I’d like you all to repost this and share it with the world so that you can learn from my mistakes. I also want to help people become more aware and careful consumers regardless of what jewelry store or diamond seller they go to. Let me tell you a little something, which happens to be my own personal and true to life experience. It was something so unexpected and I am writing of it now after two and a half months of drama.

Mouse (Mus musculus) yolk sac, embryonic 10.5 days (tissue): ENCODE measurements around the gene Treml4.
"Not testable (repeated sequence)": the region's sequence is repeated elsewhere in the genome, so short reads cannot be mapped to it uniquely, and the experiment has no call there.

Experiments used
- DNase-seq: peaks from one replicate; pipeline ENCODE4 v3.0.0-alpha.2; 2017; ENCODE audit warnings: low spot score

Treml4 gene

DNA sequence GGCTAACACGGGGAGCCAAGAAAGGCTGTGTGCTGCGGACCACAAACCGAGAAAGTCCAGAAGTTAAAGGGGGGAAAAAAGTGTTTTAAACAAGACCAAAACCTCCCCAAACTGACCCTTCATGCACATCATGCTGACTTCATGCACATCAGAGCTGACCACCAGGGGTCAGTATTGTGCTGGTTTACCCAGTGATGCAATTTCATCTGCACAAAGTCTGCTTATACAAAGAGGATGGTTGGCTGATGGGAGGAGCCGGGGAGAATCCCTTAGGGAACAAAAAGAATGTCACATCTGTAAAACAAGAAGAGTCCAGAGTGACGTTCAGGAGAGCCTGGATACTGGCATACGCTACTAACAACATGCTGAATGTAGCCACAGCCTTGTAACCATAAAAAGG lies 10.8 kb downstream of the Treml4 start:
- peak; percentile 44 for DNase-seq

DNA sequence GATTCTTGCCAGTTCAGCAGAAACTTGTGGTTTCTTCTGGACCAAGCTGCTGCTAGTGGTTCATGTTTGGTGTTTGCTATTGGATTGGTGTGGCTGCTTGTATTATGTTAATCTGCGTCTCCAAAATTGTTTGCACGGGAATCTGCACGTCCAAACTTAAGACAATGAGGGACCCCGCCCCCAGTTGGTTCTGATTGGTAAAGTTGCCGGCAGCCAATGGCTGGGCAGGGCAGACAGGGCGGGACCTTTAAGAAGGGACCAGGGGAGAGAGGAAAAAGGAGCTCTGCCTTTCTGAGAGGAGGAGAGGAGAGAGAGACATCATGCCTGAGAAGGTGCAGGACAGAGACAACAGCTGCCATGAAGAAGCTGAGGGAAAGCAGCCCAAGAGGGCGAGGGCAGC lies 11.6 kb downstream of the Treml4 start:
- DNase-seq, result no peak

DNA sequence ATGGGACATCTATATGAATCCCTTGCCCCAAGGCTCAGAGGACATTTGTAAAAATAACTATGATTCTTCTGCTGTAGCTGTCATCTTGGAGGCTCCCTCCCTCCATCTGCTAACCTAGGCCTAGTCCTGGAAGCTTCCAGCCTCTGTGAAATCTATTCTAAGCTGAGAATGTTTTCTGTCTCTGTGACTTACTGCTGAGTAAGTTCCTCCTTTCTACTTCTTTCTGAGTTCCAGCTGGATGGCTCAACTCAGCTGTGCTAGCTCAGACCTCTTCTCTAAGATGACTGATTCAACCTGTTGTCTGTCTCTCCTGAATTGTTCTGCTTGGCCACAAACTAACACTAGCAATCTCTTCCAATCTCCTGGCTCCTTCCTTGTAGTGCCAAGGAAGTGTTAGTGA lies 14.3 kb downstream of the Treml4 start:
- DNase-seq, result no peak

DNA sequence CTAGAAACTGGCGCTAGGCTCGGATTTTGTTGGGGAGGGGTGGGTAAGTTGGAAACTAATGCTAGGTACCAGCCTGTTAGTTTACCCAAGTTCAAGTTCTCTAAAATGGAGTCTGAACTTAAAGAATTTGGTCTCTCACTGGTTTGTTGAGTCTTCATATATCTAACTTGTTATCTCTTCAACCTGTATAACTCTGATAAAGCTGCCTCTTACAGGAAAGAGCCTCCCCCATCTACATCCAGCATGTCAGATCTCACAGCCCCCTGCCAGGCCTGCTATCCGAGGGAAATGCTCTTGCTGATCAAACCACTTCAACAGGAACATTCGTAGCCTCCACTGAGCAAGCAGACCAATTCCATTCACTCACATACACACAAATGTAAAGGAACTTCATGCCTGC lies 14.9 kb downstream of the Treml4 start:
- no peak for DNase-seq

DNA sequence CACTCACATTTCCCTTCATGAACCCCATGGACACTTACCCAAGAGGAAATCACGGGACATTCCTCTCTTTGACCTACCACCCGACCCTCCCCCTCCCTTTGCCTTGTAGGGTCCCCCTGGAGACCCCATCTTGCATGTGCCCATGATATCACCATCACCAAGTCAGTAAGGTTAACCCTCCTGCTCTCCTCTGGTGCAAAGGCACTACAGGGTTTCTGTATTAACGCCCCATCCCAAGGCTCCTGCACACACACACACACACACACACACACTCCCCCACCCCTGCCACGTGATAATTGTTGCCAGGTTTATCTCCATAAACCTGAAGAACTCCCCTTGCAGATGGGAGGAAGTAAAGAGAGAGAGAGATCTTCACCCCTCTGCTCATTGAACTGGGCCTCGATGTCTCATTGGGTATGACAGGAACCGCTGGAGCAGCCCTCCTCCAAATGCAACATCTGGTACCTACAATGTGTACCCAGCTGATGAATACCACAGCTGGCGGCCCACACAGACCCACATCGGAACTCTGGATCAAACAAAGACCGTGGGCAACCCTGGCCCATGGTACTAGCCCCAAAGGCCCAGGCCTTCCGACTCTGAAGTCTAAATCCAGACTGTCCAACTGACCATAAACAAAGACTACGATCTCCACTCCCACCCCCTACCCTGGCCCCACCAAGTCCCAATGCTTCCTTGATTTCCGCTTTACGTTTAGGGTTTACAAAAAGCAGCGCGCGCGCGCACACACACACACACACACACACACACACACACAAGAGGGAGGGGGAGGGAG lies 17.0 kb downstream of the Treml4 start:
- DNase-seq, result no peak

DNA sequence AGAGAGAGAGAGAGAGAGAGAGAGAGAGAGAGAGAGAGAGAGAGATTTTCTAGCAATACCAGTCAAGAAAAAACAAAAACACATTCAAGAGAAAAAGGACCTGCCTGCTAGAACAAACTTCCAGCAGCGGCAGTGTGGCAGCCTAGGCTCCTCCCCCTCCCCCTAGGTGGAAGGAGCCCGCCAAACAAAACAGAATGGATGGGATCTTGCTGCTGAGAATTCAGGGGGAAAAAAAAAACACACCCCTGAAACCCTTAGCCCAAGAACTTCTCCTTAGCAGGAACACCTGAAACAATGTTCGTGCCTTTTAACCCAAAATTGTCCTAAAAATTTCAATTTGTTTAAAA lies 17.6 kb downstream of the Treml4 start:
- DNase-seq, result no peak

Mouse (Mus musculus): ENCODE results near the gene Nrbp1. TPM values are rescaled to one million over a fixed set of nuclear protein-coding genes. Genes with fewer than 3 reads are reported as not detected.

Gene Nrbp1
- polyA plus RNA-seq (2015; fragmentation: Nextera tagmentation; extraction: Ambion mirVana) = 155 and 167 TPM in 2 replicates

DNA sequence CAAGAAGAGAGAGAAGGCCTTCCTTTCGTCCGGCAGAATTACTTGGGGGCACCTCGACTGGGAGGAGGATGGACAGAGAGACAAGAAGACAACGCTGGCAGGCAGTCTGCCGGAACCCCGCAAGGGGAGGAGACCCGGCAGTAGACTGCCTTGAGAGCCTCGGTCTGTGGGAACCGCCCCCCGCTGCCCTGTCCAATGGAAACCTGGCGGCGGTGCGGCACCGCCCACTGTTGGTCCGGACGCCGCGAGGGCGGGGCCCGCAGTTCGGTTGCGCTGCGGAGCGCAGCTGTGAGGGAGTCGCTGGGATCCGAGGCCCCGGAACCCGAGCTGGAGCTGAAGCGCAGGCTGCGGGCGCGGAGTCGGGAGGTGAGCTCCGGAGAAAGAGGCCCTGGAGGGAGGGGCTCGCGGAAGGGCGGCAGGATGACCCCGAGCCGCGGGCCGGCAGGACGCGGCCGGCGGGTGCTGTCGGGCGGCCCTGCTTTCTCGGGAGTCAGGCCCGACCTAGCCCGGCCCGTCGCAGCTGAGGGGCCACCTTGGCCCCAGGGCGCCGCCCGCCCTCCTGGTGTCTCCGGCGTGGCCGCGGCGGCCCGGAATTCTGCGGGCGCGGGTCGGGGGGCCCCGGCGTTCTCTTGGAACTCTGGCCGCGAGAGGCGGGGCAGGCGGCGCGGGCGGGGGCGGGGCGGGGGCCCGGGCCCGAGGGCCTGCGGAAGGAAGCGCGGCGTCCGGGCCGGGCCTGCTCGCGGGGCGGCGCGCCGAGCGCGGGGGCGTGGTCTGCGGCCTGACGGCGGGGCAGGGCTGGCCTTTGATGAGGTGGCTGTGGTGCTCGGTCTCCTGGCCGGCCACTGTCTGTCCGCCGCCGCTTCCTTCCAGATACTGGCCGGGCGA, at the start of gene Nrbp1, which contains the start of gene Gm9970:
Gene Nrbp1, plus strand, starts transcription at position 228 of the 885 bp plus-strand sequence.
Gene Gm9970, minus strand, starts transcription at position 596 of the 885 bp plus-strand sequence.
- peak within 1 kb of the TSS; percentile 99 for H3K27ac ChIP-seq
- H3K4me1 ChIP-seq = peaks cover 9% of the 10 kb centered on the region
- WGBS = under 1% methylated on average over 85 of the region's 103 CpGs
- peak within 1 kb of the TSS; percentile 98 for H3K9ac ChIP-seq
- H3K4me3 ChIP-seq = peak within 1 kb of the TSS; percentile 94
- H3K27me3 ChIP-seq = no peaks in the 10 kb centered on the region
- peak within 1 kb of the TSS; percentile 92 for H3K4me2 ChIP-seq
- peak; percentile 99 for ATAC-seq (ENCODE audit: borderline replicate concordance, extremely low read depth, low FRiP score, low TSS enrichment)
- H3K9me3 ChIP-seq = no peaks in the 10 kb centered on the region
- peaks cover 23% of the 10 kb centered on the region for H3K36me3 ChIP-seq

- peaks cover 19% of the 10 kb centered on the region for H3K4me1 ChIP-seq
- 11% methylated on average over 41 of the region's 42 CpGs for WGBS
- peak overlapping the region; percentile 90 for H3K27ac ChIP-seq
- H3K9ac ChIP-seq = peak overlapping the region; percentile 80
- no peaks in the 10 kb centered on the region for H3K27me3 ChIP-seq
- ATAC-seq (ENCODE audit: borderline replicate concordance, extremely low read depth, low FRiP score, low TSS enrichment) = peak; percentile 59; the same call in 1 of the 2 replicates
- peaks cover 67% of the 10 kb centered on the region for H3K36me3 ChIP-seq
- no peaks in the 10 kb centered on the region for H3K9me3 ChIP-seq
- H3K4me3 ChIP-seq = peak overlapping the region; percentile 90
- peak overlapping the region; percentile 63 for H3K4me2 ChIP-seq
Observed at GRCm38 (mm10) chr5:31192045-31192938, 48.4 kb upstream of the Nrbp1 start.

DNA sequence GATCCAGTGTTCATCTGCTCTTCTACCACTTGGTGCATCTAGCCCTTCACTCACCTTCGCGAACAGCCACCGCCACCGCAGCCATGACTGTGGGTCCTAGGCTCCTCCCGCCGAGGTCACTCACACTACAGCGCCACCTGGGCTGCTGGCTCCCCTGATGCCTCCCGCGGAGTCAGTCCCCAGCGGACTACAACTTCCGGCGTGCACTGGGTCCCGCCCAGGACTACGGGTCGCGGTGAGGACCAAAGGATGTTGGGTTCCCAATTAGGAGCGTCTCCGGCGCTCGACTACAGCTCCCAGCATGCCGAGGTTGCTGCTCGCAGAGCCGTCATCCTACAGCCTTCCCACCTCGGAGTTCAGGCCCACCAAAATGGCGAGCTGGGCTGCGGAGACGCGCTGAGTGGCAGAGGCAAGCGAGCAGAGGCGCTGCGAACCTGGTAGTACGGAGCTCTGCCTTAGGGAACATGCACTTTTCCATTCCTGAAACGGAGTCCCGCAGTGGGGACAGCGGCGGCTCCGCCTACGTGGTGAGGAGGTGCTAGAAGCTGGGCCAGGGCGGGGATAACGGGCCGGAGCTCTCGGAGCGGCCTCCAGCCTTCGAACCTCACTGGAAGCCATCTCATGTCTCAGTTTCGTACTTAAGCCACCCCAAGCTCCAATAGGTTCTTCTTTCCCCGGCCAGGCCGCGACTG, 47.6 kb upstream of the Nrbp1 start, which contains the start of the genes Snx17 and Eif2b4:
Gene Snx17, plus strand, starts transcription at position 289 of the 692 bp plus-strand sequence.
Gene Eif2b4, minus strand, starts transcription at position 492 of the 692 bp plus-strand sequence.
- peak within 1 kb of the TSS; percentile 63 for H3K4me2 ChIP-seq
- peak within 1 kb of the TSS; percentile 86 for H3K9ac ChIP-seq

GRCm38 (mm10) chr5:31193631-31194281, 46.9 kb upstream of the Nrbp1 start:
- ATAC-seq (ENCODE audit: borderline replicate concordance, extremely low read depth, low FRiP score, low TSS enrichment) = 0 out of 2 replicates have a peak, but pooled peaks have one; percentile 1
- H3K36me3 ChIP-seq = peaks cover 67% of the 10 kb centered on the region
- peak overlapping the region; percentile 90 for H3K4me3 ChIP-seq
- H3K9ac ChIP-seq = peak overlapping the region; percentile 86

My husband proposed to me on July 15, 2004. That was SEVEN years ago. He worked hard to get me the ring he knew I would love. Every 6-9 months I get my diamond ring cleaned and polished to keep it looking spanking new and shiny. I’ve handed it to the same lady for the last seven years, at the same store inside Woodfield Mall! She is the same lady who I buy all my jewelry from and the same one my husband has been buying from too! They have also had the same jeweler who works in the back room for the last 10 years. Each time I hand it to them, I sign a piece of paper and come back for it the next day. Sometimes when I don’t have time, I have even left it for a couple of days without ever doubting anything could happen to my ring. I’ve never even had to sign a piece of paper stating that I have taken possession of my newly cleaned diamond, except the first 36 months, if even that. I actually loved that they did the resizing and cleaning and all sorts of things FREE OF CHARGE and at an UNLIMITED number of times FOREVER! Now in retrospect, I wonder if there was a hidden agenda behind that warranty and guarantee. After some searching I have seen some complaints against them from consumers. They even have a few complaints with the Better Business Bureau. So here is where my story begins.